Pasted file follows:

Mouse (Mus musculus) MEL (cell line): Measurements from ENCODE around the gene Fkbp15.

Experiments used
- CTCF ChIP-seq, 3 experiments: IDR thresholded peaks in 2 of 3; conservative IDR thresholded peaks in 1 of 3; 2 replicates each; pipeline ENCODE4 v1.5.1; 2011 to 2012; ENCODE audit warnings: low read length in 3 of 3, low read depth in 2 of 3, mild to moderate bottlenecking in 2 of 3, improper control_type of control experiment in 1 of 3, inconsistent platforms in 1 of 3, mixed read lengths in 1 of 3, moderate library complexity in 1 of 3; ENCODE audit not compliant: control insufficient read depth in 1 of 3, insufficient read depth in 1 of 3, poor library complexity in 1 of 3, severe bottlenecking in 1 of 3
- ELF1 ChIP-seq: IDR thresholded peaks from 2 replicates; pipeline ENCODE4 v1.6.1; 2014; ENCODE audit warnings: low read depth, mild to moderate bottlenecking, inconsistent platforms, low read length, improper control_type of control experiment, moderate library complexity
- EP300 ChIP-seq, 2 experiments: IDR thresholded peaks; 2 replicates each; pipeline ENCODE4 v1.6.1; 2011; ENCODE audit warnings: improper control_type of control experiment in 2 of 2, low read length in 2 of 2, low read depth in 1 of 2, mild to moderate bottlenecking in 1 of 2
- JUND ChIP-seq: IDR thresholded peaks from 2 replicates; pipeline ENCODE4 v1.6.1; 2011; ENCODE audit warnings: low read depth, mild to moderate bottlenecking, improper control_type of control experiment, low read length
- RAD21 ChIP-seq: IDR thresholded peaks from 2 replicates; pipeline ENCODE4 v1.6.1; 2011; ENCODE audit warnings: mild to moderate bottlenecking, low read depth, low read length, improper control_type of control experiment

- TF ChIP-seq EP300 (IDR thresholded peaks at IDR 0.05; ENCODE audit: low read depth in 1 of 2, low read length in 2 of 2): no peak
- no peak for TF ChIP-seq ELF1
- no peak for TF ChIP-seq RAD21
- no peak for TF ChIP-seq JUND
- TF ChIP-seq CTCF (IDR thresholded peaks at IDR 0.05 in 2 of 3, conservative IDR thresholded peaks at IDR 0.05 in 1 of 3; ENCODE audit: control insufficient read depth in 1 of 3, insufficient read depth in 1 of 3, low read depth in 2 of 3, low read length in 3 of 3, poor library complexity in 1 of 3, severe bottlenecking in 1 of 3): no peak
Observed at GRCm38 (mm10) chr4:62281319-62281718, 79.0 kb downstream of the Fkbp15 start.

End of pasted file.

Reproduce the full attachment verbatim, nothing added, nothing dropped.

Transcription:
Mouse (Mus musculus) MEL (cell line): Measurements from ENCODE around the gene Fkbp15.

Experiments used
- CTCF ChIP-seq, 3 experiments: IDR thresholded peaks in 2 of 3; conservative IDR thresholded peaks in 1 of 3; 2 replicates each; pipeline ENCODE4 v1.5.1; 2011 to 2012; ENCODE audit warnings: low read length in 3 of 3, low read depth in 2 of 3, mild to moderate bottlenecking in 2 of 3, improper control_type of control experiment in 1 of 3, inconsistent platforms in 1 of 3, mixed read lengths in 1 of 3, moderate library complexity in 1 of 3; ENCODE audit not compliant: control insufficient read depth in 1 of 3, insufficient read depth in 1 of 3, poor library complexity in 1 of 3, severe bottlenecking in 1 of 3
- ELF1 ChIP-seq: IDR thresholded peaks from 2 replicates; pipeline ENCODE4 v1.6.1; 2014; ENCODE audit warnings: low read depth, mild to moderate bottlenecking, inconsistent platforms, low read length, improper control_type of control experiment, moderate library complexity
- EP300 ChIP-seq, 2 experiments: IDR thresholded peaks; 2 replicates each; pipeline ENCODE4 v1.6.1; 2011; ENCODE audit warnings: improper control_type of control experiment in 2 of 2, low read length in 2 of 2, low read depth in 1 of 2, mild to moderate bottlenecking in 1 of 2
- JUND ChIP-seq: IDR thresholded peaks from 2 replicates; pipeline ENCODE4 v1.6.1; 2011; ENCODE audit warnings: low read depth, mild to moderate bottlenecking, improper control_type of control experiment, low read length
- RAD21 ChIP-seq: IDR thresholded peaks from 2 replicates; pipeline ENCODE4 v1.6.1; 2011; ENCODE audit warnings: mild to moderate bottlenecking, low read depth, low read length, improper control_type of control experiment

- TF ChIP-seq EP300 (IDR thresholded peaks at IDR 0.05; ENCODE audit: low read depth in 1 of 2, low read length in 2 of 2): no peak
- no peak for TF ChIP-seq ELF1
- no peak for TF ChIP-seq RAD21
- no peak for TF ChIP-seq JUND
- TF ChIP-seq CTCF (IDR thresholded peaks at IDR 0.05 in 2 of 3, conservative IDR thresholded peaks at IDR 0.05 in 1 of 3; ENCODE audit: control insufficient read depth in 1 of 3, insufficient read depth in 1 of 3, low read depth in 2 of 3, low read length in 3 of 3, poor library complexity in 1 of 3, severe bottlenecking in 1 of 3): no peak
Observed at GRCm38 (mm10) chr4:62281319-62281718, 79.0 kb downstream of the Fkbp15 start.